When Lt. Gen. Jay Raymond left his post at Vandenberg Air Force Base, California, to join the Pentagon last August as Air Force deputy chief of staff for operations, the move was seen as a big win for the military space community.
Raymond has spent most of his 30-year military career in space operations. The Clemson grad started his service at the tail end of the Cold War in a Minuteman missile silo, deployed to Southwest Asia after 9/11 to serve as director of space operations during Operation Enduring Freedom, and took over as commander of the 14th Air Force in 2014, leading the 19,500 men and women responsible for missile warning, space situational awareness, satellite operations, space launch and range operations.
In his Pentagon role, Raymond is responsible for formulating the policies that support the Air Force’s air, space, cyber, irregular warfare, counter-proliferation, homeland security, and weather operations missions. Raymond’s assignment to a post more likely to be held by a pilot than a seasoned space operator was seen by some as a sign the Air Force is taking space more seriously.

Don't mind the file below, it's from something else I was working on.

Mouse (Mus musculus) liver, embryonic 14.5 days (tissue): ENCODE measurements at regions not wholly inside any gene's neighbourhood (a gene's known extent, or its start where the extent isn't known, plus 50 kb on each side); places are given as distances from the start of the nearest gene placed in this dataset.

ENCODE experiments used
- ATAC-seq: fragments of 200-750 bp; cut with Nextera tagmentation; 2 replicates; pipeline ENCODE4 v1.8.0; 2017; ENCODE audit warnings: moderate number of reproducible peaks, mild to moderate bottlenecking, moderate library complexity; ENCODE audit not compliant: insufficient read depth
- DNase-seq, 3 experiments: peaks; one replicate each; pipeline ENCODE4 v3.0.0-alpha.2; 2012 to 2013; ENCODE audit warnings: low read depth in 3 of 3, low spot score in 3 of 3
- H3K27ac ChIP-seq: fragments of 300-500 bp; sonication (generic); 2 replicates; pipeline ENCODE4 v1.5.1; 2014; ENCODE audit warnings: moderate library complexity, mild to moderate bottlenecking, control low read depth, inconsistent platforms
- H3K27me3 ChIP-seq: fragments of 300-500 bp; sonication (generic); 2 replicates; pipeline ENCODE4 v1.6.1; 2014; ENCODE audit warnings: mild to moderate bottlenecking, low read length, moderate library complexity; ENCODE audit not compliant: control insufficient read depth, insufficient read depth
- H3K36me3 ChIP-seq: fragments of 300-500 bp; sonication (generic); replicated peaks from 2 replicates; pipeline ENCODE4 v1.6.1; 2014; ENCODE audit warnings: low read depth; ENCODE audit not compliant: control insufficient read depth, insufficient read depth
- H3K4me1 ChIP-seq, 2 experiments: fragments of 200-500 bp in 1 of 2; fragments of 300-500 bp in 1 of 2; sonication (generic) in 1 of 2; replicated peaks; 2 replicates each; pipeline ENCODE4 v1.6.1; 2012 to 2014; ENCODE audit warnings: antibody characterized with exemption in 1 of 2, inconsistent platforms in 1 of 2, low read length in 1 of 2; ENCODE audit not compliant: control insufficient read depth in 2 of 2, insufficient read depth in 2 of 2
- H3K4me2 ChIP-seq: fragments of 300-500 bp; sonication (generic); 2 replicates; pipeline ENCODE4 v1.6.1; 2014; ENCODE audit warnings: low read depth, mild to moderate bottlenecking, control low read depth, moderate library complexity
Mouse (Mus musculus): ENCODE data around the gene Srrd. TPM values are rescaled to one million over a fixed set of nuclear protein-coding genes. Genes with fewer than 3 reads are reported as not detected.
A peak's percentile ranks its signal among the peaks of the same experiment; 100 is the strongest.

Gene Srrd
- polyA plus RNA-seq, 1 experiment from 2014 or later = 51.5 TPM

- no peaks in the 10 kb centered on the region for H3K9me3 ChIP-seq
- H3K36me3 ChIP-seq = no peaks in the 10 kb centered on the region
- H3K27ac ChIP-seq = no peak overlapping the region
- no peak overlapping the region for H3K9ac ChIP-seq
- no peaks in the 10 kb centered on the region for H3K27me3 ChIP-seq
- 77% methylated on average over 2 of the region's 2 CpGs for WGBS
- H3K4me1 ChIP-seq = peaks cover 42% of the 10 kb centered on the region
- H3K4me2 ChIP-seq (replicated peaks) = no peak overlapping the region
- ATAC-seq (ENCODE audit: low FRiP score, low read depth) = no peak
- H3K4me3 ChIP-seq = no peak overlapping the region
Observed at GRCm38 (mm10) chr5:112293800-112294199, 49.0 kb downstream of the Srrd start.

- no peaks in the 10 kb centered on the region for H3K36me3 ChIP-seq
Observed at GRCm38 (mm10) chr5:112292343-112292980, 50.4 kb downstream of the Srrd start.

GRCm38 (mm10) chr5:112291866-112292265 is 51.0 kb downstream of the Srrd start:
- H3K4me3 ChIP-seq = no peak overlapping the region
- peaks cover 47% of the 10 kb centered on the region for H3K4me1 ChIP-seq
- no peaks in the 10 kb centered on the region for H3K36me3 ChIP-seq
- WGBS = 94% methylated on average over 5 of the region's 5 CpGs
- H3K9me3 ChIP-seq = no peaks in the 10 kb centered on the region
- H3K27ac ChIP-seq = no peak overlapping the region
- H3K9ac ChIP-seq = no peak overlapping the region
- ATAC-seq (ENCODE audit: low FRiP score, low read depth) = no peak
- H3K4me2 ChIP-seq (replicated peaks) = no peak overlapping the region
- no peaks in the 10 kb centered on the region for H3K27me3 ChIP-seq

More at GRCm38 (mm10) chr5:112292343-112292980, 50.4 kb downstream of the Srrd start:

Raymond dismisses this line of thinking, saying the Air Force has long valued the contribution from the space community.
Raymond saw a vivid example of this deep integration during a recent tour of U.S. combat operations overseas. As an F-16 waited to take off on a mission over Iraq and Syria, Raymond recalled, the fighter jet’s GPS-guided weapons were synced with the Air Force’s GPS constellation. Satellite communications between the pilot and the air base were tested. And the F-16’s target that day had been extensively surveilled by drones controlled over commercial satellite links by operators half the world away.
“You can see where the entire kill chain is enabled by space capabilities,” he said.
Raymond spoke recently with SpaceNews’ Mike Gruss at the Pentagon. Go to bit.ly/raymond-vid to view a 28-minute video of the full discussion.
How does the Air Force ensure space is integrated into day-to-day operations, and not viewed as a separate entity?
It’s very important to train all of our operatives — those that fly in the air domain, those that operate in space, those that operate in cyber — in multi-domain operations. When you put operators from one domain with operators from another, they’re going to come up with multi-domain solutions to provide great effect. There are countless examples of that. For the Red Flag aerial combat exercises we’re going to have a space operator be the commander of the air expeditionary wing for the first time. That’s going to provide a little bit of a different flavor. It’s not just about enabling air; it’s about enabling this multi-domain approach.